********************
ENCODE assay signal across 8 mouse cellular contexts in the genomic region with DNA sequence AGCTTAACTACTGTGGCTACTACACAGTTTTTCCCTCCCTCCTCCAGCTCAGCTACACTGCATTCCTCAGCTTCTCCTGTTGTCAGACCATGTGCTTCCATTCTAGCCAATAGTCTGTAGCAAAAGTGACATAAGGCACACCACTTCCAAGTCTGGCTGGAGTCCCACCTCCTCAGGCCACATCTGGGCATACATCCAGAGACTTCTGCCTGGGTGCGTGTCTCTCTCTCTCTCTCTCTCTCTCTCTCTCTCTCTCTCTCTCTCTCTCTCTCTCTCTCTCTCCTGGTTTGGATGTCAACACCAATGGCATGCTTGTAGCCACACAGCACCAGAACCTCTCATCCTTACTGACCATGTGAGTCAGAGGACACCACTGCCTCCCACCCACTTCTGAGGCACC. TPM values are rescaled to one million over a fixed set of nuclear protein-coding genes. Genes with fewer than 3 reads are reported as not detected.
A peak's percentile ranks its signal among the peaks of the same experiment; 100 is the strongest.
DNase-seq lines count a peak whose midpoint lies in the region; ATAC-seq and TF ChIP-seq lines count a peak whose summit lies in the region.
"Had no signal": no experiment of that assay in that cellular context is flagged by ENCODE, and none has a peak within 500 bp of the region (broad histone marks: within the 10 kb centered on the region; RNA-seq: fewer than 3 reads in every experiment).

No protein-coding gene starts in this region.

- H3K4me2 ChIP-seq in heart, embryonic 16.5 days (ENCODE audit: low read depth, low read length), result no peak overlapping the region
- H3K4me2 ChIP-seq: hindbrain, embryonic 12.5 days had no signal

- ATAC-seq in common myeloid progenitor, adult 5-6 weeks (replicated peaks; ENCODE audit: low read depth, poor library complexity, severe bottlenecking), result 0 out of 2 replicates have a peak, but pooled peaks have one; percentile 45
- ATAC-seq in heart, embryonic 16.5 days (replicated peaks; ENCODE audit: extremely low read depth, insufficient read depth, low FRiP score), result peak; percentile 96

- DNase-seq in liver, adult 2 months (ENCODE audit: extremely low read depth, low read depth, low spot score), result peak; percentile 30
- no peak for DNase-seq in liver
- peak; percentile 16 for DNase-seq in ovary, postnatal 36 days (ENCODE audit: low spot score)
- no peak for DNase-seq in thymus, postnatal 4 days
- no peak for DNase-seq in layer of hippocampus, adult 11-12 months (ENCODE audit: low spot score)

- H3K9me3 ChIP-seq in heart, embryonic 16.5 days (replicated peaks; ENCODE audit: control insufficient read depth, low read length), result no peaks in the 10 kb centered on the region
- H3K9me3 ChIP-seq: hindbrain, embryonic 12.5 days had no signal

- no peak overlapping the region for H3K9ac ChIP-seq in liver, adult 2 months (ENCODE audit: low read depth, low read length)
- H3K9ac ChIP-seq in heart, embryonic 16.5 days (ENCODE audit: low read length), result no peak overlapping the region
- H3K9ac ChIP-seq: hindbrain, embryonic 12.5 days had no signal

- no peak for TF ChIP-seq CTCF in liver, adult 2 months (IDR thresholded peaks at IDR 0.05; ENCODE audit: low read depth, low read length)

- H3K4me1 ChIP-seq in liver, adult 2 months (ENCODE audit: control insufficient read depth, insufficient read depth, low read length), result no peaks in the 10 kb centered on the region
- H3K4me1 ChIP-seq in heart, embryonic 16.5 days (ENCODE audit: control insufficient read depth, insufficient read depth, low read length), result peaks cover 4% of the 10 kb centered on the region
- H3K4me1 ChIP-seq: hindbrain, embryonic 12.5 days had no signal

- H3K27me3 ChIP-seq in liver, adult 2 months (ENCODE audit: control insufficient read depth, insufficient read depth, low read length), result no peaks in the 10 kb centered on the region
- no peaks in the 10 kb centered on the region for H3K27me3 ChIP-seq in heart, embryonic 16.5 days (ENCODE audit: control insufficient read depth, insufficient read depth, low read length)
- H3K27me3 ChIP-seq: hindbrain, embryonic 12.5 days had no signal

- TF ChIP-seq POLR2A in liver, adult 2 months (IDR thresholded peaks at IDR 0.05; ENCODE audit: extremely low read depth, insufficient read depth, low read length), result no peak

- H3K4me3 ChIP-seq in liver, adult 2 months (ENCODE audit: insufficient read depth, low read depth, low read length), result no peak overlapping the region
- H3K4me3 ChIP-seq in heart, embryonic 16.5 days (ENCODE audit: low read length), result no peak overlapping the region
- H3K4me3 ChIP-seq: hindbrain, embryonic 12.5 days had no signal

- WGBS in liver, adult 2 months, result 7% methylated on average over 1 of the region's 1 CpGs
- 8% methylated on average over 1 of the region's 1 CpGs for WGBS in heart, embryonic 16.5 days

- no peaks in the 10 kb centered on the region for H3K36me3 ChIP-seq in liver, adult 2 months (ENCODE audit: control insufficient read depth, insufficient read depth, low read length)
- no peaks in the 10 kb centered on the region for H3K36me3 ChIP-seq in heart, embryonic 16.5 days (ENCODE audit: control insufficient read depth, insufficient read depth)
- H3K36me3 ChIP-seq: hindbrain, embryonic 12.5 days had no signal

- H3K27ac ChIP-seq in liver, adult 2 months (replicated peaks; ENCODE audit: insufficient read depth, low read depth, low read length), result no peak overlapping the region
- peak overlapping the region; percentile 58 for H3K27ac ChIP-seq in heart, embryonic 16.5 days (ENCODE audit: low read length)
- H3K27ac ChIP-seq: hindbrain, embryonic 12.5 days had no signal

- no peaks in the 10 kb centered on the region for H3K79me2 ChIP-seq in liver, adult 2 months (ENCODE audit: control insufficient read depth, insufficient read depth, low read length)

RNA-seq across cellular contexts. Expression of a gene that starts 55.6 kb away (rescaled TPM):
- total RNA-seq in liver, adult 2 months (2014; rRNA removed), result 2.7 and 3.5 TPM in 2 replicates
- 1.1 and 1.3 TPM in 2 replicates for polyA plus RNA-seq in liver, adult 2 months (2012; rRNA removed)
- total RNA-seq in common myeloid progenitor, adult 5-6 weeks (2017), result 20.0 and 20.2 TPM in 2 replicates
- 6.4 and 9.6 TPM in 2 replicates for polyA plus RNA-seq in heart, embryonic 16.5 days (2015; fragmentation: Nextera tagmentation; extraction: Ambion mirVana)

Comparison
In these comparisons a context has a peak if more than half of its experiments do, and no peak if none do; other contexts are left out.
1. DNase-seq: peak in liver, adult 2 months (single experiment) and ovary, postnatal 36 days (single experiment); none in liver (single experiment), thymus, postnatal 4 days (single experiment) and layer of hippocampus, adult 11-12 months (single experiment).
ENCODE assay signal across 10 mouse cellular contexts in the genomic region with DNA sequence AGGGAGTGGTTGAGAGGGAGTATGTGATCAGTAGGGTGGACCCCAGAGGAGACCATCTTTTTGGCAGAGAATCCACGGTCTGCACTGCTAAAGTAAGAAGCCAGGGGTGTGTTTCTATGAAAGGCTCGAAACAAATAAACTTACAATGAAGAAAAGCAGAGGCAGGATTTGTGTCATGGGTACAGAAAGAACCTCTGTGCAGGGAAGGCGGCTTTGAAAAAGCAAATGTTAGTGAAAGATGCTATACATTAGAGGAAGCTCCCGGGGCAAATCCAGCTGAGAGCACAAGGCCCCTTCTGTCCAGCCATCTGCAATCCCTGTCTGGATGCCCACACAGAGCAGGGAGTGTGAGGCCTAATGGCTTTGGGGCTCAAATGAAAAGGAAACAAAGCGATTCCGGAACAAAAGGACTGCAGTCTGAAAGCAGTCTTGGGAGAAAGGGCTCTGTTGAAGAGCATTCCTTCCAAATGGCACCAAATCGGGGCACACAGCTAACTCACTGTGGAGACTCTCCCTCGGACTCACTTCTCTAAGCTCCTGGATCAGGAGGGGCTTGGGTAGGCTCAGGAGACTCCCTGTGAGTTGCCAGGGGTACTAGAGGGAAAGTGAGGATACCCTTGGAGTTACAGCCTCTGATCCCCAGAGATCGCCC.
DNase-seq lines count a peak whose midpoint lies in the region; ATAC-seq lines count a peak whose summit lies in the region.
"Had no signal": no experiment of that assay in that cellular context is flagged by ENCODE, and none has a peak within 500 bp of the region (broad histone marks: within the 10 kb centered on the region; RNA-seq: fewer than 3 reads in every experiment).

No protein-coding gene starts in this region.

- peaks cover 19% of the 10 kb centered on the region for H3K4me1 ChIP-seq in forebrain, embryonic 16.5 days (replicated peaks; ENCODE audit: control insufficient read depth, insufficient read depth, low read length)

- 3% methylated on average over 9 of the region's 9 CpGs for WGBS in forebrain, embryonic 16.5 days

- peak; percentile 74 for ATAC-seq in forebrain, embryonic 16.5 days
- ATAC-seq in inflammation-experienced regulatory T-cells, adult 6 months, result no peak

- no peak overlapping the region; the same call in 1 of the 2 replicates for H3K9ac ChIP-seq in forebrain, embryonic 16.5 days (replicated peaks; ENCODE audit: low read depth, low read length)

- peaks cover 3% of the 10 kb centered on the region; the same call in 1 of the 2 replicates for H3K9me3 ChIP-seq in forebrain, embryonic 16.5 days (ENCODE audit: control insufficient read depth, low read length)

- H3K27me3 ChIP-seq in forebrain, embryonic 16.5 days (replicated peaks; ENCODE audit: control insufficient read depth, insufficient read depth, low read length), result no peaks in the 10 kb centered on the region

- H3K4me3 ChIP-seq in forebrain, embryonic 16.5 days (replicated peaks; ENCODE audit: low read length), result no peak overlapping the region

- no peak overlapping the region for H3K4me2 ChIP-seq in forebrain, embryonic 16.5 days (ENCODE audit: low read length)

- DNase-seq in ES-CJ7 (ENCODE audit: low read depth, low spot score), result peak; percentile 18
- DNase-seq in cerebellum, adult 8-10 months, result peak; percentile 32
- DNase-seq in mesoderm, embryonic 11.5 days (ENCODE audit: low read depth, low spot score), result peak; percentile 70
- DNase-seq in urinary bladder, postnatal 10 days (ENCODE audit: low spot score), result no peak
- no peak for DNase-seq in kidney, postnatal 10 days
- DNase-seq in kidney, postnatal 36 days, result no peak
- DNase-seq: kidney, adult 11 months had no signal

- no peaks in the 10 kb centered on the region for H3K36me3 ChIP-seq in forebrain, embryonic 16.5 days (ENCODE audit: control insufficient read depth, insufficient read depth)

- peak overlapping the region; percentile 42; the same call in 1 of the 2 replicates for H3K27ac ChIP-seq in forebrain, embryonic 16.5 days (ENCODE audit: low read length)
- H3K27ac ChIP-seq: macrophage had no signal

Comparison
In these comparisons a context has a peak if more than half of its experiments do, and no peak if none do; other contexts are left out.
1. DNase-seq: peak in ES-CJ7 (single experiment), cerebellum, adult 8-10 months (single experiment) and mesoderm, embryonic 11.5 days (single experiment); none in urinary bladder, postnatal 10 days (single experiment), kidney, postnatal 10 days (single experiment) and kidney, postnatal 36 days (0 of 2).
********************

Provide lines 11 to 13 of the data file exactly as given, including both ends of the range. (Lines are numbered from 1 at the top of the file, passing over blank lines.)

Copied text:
- no peak for DNase-seq in liver
- peak; percentile 16 for DNase-seq in ovary, postnatal 36 days (ENCODE audit: low spot score)
- no peak for DNase-seq in thymus, postnatal 4 days